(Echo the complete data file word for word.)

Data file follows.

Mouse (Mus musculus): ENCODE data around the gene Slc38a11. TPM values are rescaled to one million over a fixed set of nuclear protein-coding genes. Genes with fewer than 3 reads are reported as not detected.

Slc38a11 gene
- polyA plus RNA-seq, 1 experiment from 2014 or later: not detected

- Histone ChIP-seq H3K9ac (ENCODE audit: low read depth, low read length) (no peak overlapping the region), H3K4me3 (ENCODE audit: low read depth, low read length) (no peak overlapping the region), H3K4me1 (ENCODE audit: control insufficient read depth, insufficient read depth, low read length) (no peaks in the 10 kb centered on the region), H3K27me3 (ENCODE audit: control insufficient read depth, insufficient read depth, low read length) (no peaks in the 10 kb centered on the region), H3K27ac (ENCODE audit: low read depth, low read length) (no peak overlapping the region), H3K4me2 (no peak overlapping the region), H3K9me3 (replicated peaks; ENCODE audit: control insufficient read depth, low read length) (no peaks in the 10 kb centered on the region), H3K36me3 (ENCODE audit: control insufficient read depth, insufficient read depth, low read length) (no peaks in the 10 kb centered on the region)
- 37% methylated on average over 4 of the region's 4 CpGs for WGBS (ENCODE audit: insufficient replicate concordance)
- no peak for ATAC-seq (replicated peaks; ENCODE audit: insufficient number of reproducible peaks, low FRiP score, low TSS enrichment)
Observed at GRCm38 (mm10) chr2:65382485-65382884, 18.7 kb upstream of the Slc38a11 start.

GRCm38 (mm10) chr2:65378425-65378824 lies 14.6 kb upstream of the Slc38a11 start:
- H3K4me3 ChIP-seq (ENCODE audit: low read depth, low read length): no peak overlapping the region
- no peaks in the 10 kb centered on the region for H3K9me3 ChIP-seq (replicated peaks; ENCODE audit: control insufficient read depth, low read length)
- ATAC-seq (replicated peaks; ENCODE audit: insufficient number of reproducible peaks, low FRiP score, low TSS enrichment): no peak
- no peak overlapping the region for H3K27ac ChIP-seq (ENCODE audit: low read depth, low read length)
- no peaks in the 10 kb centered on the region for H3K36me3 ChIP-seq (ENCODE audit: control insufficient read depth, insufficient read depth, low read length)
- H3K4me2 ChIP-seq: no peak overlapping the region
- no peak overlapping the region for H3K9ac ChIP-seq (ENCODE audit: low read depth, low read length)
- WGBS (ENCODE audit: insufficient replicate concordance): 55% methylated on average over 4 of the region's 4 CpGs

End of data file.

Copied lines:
Mouse (Mus musculus): ENCODE data around the gene Slc38a11. TPM values are rescaled to one million over a fixed set of nuclear protein-coding genes. Genes with fewer than 3 reads are reported as not detected.

Slc38a11 gene
- polyA plus RNA-seq, 1 experiment from 2014 or later: not detected

- Histone ChIP-seq H3K9ac (ENCODE audit: low read depth, low read length) (no peak overlapping the region), H3K4me3 (ENCODE audit: low read depth, low read length) (no peak overlapping the region), H3K4me1 (ENCODE audit: control insufficient read depth, insufficient read depth, low read length) (no peaks in the 10 kb centered on the region), H3K27me3 (ENCODE audit: control insufficient read depth, insufficient read depth, low read length) (no peaks in the 10 kb centered on the region), H3K27ac (ENCODE audit: low read depth, low read length) (no peak overlapping the region), H3K4me2 (no peak overlapping the region), H3K9me3 (replicated peaks; ENCODE audit: control insufficient read depth, low read length) (no peaks in the 10 kb centered on the region), H3K36me3 (ENCODE audit: control insufficient read depth, insufficient read depth, low read length) (no peaks in the 10 kb centered on the region)
- 37% methylated on average over 4 of the region's 4 CpGs for WGBS (ENCODE audit: insufficient replicate concordance)
- no peak for ATAC-seq (replicated peaks; ENCODE audit: insufficient number of reproducible peaks, low FRiP score, low TSS enrichment)
Observed at GRCm38 (mm10) chr2:65382485-65382884, 18.7 kb upstream of the Slc38a11 start.

GRCm38 (mm10) chr2:65378425-65378824 lies 14.6 kb upstream of the Slc38a11 start:
- H3K4me3 ChIP-seq (ENCODE audit: low read depth, low read length): no peak overlapping the region
- no peaks in the 10 kb centered on the region for H3K9me3 ChIP-seq (replicated peaks; ENCODE audit: control insufficient read depth, low read length)
- ATAC-seq (replicated peaks; ENCODE audit: insufficient number of reproducible peaks, low FRiP score, low TSS enrichment): no peak
- no peak overlapping the region for H3K27ac ChIP-seq (ENCODE audit: low read depth, low read length)
- no peaks in the 10 kb centered on the region for H3K36me3 ChIP-seq (ENCODE audit: control insufficient read depth, insufficient read depth, low read length)
- H3K4me2 ChIP-seq: no peak overlapping the region
- no peak overlapping the region for H3K9ac ChIP-seq (ENCODE audit: low read depth, low read length)
- WGBS (ENCODE audit: insufficient replicate concordance): 55% methylated on average over 4 of the region's 4 CpGs